It was Henry, as you aleady know, who built Hazard's Pavilion in 1887 next to his sister's house on land once sold by the family to George Lehman (of Round House fame) for that purpose, before Lehman lost everything to bankruptcy in 1879.

Circa 1887-1897 view of the back of Hazard's Pavilion. The roof and upper story of the second Hazard-Taft home can be seen at 5th and Hill:

usc digital archive (first posted by e_r) detail

The interior of Hazard's Pavilion, thronged in 1903:

water and power

Henry T Hazard Park, 2230 Norfolk St, East LA (a zanja ran through it and, at one time, a train):

http://lacreekfreak.wordpress.com/20...#comment-11334

Alfred Z Taft, Harley and Mary's surviving son, grew to adulthood on Pershing Square, married and started his own family on the Hazard-Taft homestead block, but by 1892, already with several children (there were seven in the end), AZ and his wife, Blanche, were finding Pershing Square much too urban and started looking for a new place to build. They looked at property on Hill between 12th and Pico, but thought the $200 price was too high. Instead they moved out to bucolic, temperance-minded Hollywood, taking AZ's parents, Mary and Harley, with them, buying land on the north side of Hollywood Blvd (then Prospect Ave) where Taft Ave is today. AZ planted lemons and did extremely well. He helped start the cooperative Cahuenga Valley Lemon Exchange and developed a way to make lemons last, even if shipped long distances (the lemons are thoroughly washed and then waxed, the method that is still used today). AZ also continued to commute to work downtown as a clothier, a job he finally gave up when he started selling Hollywood real estate out of a shed behind his home.

An undated photo of the pretty Taft farmhouse in Hollywood, surrounded by a white-picket fence. The porch faces south and east:

http://books.google.com/books?id=9W4...lywood&f=false

In 1906, the year his father Harley died, AZ Taft's health failed and he moved to Arizona. Alfred Z, Jr (1889-1941), one of the Taft grandkids born back at Pershing Square, dropped out of UCLA (then on the Vermont campus) to handle his father's business interests. Under his father's direction, AZ, Jr enthusiastically embraced a real estate career, turning the lemon orchards into the Taft Tract. He replaced the family home at Hollywood and Taft with the Taft Realty office (GW tells the tale: http://forum.skyscraperpage.com/show...ostcount=11318 and http://forum.skyscraperpage.com/show...ostcount=54180) and erected the Taft Building (Walker & Eisen, 1923) on the NE corner of Hollywood and Vine, putting the family's stamp on a second famous LA location. Mary Hazard Taft, the girl who came across the plains by covered wagon in 1854 lived on until 1938, celebrated for being the second-oldest lady in Hollywood (after Caroline Wakeman).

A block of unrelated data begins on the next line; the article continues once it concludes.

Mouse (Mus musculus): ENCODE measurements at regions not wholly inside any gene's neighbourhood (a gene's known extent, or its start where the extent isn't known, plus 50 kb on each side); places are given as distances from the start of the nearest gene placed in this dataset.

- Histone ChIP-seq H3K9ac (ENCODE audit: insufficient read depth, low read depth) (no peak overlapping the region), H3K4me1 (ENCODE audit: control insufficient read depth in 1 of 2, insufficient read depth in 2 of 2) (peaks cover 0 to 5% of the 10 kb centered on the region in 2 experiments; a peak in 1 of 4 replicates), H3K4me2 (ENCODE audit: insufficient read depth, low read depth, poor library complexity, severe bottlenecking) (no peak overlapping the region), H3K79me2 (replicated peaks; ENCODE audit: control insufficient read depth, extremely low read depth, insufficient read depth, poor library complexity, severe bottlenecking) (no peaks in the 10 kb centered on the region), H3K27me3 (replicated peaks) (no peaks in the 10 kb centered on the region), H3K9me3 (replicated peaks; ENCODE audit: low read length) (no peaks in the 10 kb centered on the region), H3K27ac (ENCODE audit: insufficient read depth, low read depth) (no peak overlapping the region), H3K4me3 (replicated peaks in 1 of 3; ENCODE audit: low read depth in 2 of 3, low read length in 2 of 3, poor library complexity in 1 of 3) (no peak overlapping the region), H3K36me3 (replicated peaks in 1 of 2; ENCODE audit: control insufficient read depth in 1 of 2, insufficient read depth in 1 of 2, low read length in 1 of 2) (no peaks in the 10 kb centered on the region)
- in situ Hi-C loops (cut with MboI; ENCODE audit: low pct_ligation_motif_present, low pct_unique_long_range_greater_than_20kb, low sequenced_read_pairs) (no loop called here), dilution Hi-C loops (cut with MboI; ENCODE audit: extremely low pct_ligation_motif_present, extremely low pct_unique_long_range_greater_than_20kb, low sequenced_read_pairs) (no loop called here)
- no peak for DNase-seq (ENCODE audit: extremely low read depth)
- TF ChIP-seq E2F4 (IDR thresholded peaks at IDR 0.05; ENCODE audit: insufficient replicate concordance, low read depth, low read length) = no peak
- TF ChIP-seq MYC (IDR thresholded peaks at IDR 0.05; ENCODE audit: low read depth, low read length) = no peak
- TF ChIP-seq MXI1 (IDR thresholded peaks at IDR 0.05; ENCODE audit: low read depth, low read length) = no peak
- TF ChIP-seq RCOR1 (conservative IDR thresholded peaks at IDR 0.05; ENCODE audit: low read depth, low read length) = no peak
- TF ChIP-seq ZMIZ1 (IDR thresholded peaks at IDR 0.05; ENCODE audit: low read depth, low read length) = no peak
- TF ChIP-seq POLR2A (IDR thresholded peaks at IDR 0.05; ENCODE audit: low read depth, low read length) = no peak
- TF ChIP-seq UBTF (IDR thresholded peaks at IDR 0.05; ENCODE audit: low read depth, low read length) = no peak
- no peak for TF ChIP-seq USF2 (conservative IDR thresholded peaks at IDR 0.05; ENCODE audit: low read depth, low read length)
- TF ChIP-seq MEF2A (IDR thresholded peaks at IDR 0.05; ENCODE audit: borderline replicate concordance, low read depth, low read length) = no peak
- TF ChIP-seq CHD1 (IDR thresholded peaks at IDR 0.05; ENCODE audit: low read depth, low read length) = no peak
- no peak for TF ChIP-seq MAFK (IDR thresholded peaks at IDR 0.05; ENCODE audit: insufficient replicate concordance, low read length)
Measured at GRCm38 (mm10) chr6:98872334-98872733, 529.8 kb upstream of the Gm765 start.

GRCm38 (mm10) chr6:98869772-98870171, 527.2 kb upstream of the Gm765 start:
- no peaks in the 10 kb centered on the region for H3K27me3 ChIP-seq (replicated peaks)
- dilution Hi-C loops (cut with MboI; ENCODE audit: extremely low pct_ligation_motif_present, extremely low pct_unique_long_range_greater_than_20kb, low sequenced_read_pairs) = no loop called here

The Taft Building entrance:

http://movie-4-buzz.blogspot.com/201...ng-up-for.html

A twilight view:

http://movie-4-buzz.blogspot.com/201...ng-up-for.html

Taft Ave on the still lovely Taft tract:

gsv


More info:

The Historic Core of Los Angeles by CC Roseman, R Wallach and I Taube, 2005,http://books.google.com/books?id=kd4...0house&f=false

The Story of Hollywood by Gregory Paul Williams, 2011: http://books.google.com/books?id=9W4...lywood&f=false

When Hollywood and I Were Babies by Sally Taft Teschke, Los Angeles Times, 2 December 1934: http://allanellenberger.com/category...ral-histories/

Taft Building History: http://tafthollywood.com/history.html

LACreekFreak on Hazard Park. It has a great history: http://lacreekfreak.wordpress.com/20...#comment-11334

Last edited by tovangar2; Mar 16, 2017 at 12:05 AM. Reason: fix links
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  #14682  
Old Posted May 18, 2013, 12:51 AM
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ethereal_reality ethereal_reality is offline
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Whoa, you've done your homework T2! -very interesting
__
Unidentified building in Long Beach 1930s.


I can't quite make out the horizontal sign on the corner of the building.
__

Last edited by ethereal_reality; May 18, 2013 at 1:11 AM.
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  #14683  
Old Posted May 18, 2013, 12:57 AM
Chuckaluck Chuckaluck is offline
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1927 - Gardner Pasadena Sales Company at 163 West Colorado.
Looks like they are displaying a '27 Gardner Griffin
http://collection.pasadenadigitalhis...XT=&DMROTATE=0




Griffin?
'28 version (as many as 4)
http://www.gardnermotorcars.com/imag...-2_256x192.JPG

'27


Not to be confused with Tom Mix, Tom Mix's shoes or his tires.



Can we get this over with?
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  #14684  
Old Posted May 18, 2013, 1:09 AM